I used to say that I have a lot of Windows software which I don’t want to have to repurchase but now that I no longer produce complex documents, or do a lot of animated graphics, I don’t really need Microsoft Office and could get by with one of the free versions.

So I will struggle on with Windows 8 for now, but if and when I decide to buy a new computer, as opposed to a tablet, it will be a Mac or even something running Linux, if it’s less techie orientated by then.  

Update at 3rd September 2013
I have now downloaded a trial version of "Start8" which adds a Windows 7 style start button, a start menu and a shutdown button.  All of this is very configurable so that you can make it fit your needs.  I'm impressed with this cheap no fuss extension to Windows 8 and can fully recommend it to anyone frustrated by the unnecessary screens that one has to click through to start up and shutdown Windows 8. Since the computer is only used by me, I've also got rid of the password entry screen so it's starting to feel more like the computer I wanted to own.

I still have 33 important updates to install, which I am doing one at a time due to my previous bad experiences with Windows 7.  I am also manually creating Restore Points before each update session, since when Windows 7 went sick it frequently showed no restore points at all. 

To be fair I should add that Windows 8 is definitely faster than Windows 7.

The WD Mybook Essentials 3.0, which has all my backup files on it, finally stopped being recognized by either of the two Windows computers in the house.  From looking at the forums this seems to be a common problem that appears to be a hardware fault, because it was running the latest firmware and there have been no fixes suggested by the manufacturers.   I dismantled it and tried to get the data off directly by installing it in the desktop computer but Windows 8 is asking to initialize the disk, which would wipe all the data.  I now intend to get the data off the disk using a USB hard disk adapter, then I will install the bare disk in the desktop machine, reformat it (initialize it) and use it as a second hard drive.  

Update at 8th September 2013
The hard disk adapter didn't work and neither did WD's data recovery tool.  The former showed that the drive had no data on it and the latter just hung and stayed like that for hours.  When I checked properly I found that I had, in fact, managed to copy all the data off the disk before it had failed so I carried on to reformat it and created two volumes E: and F:.  I then copied further data from C: onto the F: volume to act as my primary backup.  I still need another backup device and I may try to resurrect a Seagate Black Armor NAS drive that I abandoned when it appeared to have been responsible for corrupting my printer service in Windows 7.  Incidentally Windows 8 found and installed an HP 5150 wireless network printer without any intervention from me at all.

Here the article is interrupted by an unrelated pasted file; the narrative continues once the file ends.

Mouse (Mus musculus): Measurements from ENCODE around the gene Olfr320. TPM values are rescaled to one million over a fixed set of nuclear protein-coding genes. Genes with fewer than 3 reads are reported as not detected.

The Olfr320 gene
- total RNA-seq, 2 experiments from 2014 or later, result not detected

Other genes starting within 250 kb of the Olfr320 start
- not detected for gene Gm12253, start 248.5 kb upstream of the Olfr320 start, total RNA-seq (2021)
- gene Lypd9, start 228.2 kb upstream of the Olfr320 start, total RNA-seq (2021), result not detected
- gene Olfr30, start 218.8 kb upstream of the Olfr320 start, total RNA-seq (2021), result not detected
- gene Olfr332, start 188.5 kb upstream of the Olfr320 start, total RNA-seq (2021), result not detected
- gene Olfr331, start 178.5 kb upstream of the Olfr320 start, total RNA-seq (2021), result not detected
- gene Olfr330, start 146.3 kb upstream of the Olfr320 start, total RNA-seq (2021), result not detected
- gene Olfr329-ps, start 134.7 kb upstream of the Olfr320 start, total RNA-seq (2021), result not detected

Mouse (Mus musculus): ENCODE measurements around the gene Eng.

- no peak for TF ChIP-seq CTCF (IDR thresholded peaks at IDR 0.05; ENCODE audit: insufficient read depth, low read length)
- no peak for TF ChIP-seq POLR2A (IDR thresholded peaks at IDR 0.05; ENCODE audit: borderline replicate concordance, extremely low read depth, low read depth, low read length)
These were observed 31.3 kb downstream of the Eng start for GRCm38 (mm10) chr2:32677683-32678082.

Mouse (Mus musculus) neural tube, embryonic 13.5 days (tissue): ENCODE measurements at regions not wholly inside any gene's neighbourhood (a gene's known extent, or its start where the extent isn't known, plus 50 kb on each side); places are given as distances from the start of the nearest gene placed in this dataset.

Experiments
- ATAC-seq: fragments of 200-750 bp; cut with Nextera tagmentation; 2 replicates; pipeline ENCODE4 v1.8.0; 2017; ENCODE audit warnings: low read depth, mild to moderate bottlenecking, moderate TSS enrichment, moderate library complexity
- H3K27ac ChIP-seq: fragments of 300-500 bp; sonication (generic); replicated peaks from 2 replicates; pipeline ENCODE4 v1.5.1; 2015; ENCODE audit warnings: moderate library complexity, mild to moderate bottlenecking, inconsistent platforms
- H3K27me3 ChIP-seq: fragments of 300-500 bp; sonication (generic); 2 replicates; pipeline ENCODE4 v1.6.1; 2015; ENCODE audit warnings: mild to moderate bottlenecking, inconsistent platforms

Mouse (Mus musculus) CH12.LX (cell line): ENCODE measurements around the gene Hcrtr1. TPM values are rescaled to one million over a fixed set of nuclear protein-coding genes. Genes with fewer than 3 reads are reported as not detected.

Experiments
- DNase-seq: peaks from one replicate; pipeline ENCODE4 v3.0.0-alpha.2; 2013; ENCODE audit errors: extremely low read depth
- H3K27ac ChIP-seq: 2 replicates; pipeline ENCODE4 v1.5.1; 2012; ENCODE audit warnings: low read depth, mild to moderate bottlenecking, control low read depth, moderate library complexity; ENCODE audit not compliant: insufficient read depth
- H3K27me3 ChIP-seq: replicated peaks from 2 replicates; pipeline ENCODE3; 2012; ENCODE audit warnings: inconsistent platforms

Update at 11th September 2013
Another 15 important updates today! This is for Windows 8 and Office 2007.  It's hard to believe that they are still discovering security flaws in six year old software. 
Also I tried to create a system image onto the second hard disk drive and it failed giving error 0x008007000D "invalid data" and no other clues.  As usual with Microsoft that's very helpful.

Update at 14th September 2013
Now I am once again updating because I've done a system restore to before the last batch of updates. I downloaded one Windows update and instead of pressing the button on the update page to restart the computer I carried on working thinking that it would install it when I shut the computer down from the desktop.  When I tried to do this it wouldn't shut down.  Eventually I switched it off at the mains. On restarting it took forever to start up, with a message saying that it had repaired the F: volume. Disk management was also taking so long to open that I gave up. On another day I managed to do a System Restore of the C: drive, but this also took hours.  From the command line I ran chkdsk on the F: volume and it found and repaired a number of bad sectors but hung at step 4 out of 5.   Finally I left disk management running and when it eventually opened I discovered that Volume E: had reverted to "RAW". Once it was reformatted this cured the very slow opening of Windows 8 and the computer behaved normally except that when I tried to create a restore point for the F: volume it timed out.  That still needs to be investigated.  So now I am downloading updates again one at a time and restarting the computer from the updates dialogue box!